Not long ago, my son from my second marriage contacted me via FB Messenger. Seeming rather concerned, he asked my opinion regarding whether the world was set to end at any moment – a conviction that had been conveyed by his mother. Nothing matters. His studies, his career, his love life. One must simply look to the heavens in anticipation.

Indeed, one must. Why wouldn’t he?  From whence do love, joy, hope, promise, justice emanate in the first place? But I’ll tell you this, I said. Your mother has been saying this for as long as I’ve known her, because this, to her, is hope; and is far easier than growing, than changing, than pursuing the hard and the painful work of becoming more like Him.  No, the  world is not about to end. For you it is just beginning. For when they say it is ending, you know most certainly that it is not.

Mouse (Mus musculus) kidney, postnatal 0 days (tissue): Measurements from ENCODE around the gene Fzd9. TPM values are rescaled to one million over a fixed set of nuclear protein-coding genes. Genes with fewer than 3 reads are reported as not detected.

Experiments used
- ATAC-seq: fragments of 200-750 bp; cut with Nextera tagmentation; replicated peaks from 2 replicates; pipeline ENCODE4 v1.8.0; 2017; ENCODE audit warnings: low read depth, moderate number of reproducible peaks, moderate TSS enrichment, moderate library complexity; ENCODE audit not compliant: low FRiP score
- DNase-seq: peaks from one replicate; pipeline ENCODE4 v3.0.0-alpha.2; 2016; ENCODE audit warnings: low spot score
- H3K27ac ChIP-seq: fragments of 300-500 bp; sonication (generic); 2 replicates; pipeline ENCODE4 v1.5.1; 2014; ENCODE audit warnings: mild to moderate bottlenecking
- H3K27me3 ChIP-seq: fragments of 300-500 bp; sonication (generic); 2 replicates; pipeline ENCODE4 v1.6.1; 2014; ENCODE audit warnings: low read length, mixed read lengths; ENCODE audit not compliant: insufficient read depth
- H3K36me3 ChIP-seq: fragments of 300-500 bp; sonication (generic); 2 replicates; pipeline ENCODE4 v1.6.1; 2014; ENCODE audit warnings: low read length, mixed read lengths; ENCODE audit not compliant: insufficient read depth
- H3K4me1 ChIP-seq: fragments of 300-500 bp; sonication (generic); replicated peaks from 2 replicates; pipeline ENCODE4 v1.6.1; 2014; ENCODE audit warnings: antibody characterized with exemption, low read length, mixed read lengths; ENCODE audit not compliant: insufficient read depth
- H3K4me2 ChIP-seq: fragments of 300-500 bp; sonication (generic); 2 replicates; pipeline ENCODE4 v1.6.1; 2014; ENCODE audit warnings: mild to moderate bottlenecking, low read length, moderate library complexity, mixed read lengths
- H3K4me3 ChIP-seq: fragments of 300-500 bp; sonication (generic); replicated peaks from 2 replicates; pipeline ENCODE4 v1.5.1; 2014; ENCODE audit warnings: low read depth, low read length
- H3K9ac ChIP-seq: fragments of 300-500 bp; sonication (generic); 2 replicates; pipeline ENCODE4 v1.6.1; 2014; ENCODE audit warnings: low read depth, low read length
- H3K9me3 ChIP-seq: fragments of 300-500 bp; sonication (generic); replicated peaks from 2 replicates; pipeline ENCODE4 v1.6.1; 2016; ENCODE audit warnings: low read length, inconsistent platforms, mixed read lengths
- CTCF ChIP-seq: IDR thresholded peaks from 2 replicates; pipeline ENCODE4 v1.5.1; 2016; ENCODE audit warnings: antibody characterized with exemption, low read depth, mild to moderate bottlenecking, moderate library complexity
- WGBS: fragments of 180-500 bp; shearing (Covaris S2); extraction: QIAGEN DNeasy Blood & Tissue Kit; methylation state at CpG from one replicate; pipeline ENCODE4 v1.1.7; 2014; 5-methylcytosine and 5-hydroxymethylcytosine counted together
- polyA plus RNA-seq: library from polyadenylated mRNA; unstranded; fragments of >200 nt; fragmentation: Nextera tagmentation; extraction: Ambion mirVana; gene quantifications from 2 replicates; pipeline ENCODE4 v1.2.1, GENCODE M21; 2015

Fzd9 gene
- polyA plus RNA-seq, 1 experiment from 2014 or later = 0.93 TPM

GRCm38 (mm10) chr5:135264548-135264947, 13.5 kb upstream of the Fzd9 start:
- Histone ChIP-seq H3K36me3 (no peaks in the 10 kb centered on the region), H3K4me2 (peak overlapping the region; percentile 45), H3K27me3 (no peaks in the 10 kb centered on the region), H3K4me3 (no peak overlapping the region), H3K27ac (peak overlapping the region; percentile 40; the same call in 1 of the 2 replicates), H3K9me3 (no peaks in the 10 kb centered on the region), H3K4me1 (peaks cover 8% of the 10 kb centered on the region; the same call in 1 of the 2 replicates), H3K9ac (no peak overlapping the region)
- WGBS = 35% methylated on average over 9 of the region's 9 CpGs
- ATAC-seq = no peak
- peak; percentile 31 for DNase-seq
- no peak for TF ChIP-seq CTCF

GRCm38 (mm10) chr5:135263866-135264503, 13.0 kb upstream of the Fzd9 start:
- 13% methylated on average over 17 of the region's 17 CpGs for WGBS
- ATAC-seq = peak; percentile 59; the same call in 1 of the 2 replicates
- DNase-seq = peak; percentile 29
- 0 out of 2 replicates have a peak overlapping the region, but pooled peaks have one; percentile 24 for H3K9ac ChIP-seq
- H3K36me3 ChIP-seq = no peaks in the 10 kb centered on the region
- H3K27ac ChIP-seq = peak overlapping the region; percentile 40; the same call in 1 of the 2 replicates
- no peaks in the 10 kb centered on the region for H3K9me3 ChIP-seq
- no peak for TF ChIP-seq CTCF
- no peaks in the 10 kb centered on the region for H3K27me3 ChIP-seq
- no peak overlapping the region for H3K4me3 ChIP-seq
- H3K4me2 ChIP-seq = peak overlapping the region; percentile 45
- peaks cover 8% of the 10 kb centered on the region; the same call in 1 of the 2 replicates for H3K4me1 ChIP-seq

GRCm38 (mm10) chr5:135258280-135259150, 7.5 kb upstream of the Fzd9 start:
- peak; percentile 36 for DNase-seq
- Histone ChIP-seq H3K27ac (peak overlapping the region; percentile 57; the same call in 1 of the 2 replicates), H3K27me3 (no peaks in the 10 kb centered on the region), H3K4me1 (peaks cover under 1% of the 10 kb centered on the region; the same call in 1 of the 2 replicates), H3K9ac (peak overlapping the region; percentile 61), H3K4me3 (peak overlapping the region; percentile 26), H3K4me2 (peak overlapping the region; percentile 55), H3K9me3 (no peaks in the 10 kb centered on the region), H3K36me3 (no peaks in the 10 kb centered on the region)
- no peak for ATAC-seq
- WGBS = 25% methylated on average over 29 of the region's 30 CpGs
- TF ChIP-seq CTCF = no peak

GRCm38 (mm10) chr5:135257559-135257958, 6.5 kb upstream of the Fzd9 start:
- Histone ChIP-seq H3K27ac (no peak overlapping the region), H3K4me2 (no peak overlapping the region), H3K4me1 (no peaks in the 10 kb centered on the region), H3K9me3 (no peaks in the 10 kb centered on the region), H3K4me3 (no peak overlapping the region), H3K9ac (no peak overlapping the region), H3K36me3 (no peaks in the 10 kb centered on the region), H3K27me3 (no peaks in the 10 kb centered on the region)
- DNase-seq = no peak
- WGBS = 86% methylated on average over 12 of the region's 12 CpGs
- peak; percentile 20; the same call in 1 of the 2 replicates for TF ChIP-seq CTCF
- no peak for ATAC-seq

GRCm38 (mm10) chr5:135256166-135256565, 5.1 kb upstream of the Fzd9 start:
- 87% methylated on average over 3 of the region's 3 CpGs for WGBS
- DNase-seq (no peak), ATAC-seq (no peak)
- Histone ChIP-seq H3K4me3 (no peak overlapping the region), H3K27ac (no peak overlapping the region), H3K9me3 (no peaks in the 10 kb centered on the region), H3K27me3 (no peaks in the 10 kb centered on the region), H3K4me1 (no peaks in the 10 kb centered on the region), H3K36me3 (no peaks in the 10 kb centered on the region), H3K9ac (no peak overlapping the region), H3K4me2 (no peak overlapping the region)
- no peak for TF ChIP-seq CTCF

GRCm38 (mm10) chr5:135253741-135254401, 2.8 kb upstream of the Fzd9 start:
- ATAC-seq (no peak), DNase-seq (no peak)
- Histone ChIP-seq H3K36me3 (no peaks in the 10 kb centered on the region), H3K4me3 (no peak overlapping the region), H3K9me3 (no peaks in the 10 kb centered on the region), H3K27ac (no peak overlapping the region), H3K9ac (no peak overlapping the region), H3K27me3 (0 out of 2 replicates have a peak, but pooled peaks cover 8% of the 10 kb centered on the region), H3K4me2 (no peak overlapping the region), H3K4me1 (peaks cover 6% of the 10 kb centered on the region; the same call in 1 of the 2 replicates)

Sunday, July 19, 2015


It seems that I am becoming what I swore never to become - a walking enthusiast! What's wrong with me? I can't stand people who walk, yet here I am walking - walking to the coffee shop, walking to the store, walking on the beach, walking for no particular reason, when I have a perfectly good, in fact a perfectly new scooter in the driveway. Before you know it, I will be wanting special walking shoes, spandex shorts, a headband (never mind that I have no hair), kneepads, an elastic strap for my glasses and, of course, a pedometer.